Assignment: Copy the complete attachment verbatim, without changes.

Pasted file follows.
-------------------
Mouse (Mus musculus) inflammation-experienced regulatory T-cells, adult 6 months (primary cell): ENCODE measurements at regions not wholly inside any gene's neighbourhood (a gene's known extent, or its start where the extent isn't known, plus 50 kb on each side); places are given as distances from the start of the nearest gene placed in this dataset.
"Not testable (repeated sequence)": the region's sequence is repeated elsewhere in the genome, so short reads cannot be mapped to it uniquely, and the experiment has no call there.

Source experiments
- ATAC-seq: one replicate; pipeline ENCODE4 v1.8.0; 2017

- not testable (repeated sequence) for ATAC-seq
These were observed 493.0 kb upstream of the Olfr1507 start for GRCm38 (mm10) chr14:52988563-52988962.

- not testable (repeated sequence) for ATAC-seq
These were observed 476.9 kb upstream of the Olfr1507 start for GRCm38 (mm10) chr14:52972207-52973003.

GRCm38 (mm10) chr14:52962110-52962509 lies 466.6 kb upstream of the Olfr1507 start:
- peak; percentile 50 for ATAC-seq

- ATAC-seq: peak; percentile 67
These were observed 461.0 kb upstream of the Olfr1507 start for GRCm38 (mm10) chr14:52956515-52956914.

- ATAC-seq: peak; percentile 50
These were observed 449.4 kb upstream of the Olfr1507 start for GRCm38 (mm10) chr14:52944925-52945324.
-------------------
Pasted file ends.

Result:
Mouse (Mus musculus) inflammation-experienced regulatory T-cells, adult 6 months (primary cell): ENCODE measurements at regions not wholly inside any gene's neighbourhood (a gene's known extent, or its start where the extent isn't known, plus 50 kb on each side); places are given as distances from the start of the nearest gene placed in this dataset.
"Not testable (repeated sequence)": the region's sequence is repeated elsewhere in the genome, so short reads cannot be mapped to it uniquely, and the experiment has no call there.

Source experiments
- ATAC-seq: one replicate; pipeline ENCODE4 v1.8.0; 2017

- not testable (repeated sequence) for ATAC-seq
These were observed 493.0 kb upstream of the Olfr1507 start for GRCm38 (mm10) chr14:52988563-52988962.

- not testable (repeated sequence) for ATAC-seq
These were observed 476.9 kb upstream of the Olfr1507 start for GRCm38 (mm10) chr14:52972207-52973003.

GRCm38 (mm10) chr14:52962110-52962509 lies 466.6 kb upstream of the Olfr1507 start:
- peak; percentile 50 for ATAC-seq

- ATAC-seq: peak; percentile 67
These were observed 461.0 kb upstream of the Olfr1507 start for GRCm38 (mm10) chr14:52956515-52956914.

- ATAC-seq: peak; percentile 50
These were observed 449.4 kb upstream of the Olfr1507 start for GRCm38 (mm10) chr14:52944925-52945324.